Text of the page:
What is the flu?
The flu, also known as influenza, is a highly contagious respiratory tract infection that impacts the air passages in your lungs.
What causes the flu and how does it spread?
- The flu is caused by a virus with multiple strains that continuously change.
- The virus spreads through sneezes/coughs in the air or touching your mouth, nose, or eyes after handling an infected object.
What are the symptoms of the flu?
- Coughing that becomes severe
- Long lasting fatigue
- Extreme exhaustion
- Headache and total body aches
- High fever
- Runny and stuffy nose
- Severe aches and pains
- Sore throat
- Vomiting and diarrhea
The flu and its symptoms can lead to complications! The most common complication of the flu is pneumonia. Significant breathing problems and other severe symptoms may require hospital treatment and can potentially lead to death.
How can I avoid the flu?
It's simple, get the vaccine because it's not too late! Getting the vaccine every year is important for everyone 6 months and older, especially for those with a higher risk for flu complications.
Higher risk individuals include:
- Children under 5 years old
- Adults 65 years old and above
- Those with long-term and chronic health conditions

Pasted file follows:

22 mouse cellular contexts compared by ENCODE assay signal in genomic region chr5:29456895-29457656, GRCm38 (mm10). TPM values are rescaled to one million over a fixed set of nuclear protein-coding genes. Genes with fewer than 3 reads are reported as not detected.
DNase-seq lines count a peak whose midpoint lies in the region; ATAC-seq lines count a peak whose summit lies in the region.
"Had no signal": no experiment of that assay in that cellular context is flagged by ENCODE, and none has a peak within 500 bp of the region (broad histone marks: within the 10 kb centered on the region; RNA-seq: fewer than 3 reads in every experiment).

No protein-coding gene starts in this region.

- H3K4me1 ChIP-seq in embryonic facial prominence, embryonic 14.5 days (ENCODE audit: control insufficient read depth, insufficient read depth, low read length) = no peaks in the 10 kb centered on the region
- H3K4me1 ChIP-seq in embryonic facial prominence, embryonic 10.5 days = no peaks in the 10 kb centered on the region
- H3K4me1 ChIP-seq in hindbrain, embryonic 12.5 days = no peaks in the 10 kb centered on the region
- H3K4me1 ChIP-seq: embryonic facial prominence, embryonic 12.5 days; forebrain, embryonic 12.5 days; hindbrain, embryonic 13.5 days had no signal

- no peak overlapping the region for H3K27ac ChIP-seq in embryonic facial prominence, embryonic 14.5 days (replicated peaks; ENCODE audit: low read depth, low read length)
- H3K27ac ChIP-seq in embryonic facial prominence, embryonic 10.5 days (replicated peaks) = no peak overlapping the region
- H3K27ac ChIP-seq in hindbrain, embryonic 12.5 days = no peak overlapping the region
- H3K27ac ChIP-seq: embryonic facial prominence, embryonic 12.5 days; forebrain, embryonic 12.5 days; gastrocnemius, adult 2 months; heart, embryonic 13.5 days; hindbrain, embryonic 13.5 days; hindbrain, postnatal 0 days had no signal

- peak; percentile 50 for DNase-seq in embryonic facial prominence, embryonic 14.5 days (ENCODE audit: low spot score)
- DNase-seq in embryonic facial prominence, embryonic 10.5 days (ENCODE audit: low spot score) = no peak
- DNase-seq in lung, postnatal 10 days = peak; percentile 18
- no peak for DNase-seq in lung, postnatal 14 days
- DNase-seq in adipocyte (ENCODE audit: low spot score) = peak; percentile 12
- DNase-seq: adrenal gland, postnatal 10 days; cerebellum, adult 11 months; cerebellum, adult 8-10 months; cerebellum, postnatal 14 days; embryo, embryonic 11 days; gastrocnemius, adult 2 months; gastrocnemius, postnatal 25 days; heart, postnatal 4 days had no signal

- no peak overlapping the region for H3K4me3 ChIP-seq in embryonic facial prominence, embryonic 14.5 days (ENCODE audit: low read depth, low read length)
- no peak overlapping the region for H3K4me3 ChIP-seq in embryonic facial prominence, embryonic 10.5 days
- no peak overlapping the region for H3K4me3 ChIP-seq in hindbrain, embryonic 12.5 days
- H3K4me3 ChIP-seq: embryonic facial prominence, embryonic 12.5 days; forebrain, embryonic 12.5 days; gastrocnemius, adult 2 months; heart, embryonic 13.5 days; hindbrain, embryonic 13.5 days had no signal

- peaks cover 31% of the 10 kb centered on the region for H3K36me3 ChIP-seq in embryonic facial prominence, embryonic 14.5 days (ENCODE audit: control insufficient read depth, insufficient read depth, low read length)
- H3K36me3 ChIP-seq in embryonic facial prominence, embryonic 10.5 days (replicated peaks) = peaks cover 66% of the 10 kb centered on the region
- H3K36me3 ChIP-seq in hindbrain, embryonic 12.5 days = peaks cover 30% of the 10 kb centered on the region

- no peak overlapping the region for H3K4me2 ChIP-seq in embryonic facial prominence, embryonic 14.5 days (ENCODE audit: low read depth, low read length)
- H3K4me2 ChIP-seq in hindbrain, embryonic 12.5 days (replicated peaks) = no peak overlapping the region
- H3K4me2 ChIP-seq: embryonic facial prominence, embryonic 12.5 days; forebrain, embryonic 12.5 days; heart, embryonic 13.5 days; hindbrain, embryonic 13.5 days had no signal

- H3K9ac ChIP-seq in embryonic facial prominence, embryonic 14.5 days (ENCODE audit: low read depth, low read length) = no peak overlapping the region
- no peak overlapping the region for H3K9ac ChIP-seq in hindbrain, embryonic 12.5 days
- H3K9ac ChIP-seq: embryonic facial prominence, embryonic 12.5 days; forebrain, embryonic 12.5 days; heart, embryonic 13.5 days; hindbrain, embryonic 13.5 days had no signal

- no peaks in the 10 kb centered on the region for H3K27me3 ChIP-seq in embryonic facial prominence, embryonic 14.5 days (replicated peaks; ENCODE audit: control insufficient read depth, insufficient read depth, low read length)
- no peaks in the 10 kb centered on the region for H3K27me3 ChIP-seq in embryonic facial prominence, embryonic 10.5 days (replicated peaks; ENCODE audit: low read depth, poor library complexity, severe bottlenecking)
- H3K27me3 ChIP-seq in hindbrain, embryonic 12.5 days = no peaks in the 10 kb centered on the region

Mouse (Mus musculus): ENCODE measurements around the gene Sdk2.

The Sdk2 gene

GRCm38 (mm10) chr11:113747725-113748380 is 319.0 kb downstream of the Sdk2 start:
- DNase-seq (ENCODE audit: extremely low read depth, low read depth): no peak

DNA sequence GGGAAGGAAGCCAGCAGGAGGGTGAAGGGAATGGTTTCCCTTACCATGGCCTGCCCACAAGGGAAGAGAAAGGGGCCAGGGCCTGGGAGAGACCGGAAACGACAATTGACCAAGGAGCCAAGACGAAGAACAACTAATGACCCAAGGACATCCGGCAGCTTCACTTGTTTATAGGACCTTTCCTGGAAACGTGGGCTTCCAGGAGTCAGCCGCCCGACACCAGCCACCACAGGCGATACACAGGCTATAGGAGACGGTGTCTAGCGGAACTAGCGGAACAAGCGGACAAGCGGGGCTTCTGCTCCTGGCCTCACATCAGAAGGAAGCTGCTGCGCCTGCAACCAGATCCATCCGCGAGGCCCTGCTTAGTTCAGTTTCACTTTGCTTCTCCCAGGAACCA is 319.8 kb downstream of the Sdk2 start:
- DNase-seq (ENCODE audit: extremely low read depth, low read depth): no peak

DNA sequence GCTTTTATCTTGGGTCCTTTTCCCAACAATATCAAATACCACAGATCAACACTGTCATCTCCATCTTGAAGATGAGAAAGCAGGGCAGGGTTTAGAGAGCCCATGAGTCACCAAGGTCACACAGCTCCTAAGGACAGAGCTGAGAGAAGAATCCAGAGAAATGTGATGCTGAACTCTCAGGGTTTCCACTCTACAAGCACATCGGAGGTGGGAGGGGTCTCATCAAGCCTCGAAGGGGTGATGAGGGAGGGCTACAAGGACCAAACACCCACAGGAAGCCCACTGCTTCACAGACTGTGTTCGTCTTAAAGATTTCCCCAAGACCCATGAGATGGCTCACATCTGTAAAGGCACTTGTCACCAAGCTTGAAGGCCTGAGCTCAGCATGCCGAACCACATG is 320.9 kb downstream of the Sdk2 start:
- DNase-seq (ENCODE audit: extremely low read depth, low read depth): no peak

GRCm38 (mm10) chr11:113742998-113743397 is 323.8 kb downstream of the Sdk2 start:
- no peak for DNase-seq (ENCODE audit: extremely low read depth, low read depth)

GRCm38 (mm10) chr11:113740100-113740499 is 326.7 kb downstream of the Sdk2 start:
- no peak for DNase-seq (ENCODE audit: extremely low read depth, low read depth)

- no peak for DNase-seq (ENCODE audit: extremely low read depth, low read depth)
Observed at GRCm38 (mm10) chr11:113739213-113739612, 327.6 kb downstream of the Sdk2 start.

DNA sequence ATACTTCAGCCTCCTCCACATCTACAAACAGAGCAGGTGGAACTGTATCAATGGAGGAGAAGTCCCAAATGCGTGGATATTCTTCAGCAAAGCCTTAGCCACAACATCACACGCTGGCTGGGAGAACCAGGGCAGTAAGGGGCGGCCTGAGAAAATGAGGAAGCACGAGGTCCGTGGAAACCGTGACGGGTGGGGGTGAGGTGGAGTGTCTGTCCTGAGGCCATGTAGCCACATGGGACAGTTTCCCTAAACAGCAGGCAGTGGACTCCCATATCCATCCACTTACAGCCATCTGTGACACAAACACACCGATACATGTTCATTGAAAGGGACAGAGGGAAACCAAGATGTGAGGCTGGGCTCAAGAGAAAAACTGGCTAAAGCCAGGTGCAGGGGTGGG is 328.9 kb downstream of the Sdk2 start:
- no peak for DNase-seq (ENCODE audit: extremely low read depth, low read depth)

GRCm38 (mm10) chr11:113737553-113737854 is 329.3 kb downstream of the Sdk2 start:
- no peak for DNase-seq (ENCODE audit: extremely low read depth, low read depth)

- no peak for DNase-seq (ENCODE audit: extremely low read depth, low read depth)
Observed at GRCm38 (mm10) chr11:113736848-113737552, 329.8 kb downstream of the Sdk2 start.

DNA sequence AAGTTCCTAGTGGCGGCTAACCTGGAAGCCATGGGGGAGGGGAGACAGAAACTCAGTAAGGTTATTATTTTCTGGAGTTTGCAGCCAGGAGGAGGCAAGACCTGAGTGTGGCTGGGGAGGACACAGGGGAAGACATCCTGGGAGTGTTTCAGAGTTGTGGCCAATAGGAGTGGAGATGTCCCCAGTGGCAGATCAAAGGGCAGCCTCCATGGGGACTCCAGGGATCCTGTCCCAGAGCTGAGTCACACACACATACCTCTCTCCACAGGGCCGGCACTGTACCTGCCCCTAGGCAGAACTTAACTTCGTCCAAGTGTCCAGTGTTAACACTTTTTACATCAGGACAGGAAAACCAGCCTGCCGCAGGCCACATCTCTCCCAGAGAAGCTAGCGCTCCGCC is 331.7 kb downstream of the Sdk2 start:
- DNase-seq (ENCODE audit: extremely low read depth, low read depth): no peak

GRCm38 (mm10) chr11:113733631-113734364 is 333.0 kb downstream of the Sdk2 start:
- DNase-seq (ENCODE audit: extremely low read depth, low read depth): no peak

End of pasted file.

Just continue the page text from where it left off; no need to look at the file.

- Anyone who lives in a nursing home or care facility
- Women who are pregnant or have given birth in the last 2 weeks
Flu vaccine facts
- It's usually administered in a shot but it can also be given in a nasal spray.
- It's completely safe and it's your best defense against catching the flu.
- The flu shot can't give you the flu. This is because the vaccine is made from non-infectious pieces of dead virus cells, not the live cells that can make you sick.
- After receiving the vaccine you may experience some mild, flu-like side effects. These side effects are not the same as having the actual flu.
- When you get the flu vaccine, your body reacts and makes antibodies that give you immunity that protects you from getting the flu.
- You should get vaccinated every year because the flu virus is constantly mutating and the vaccine changes every year based on the predicted strains.
Other prevention steps
- Wash your hands frequently, especially before eating.
- Avoid putting your hands near your face, eyes, nose, and mouth.
- When possible, avoid or limit contact with sick people.
- Cover your nose and mouth when coughing or sneezing.
- Clean surfaces in the home that others may touch.
- Avoid touching surfaces and objects previously handled by sick people.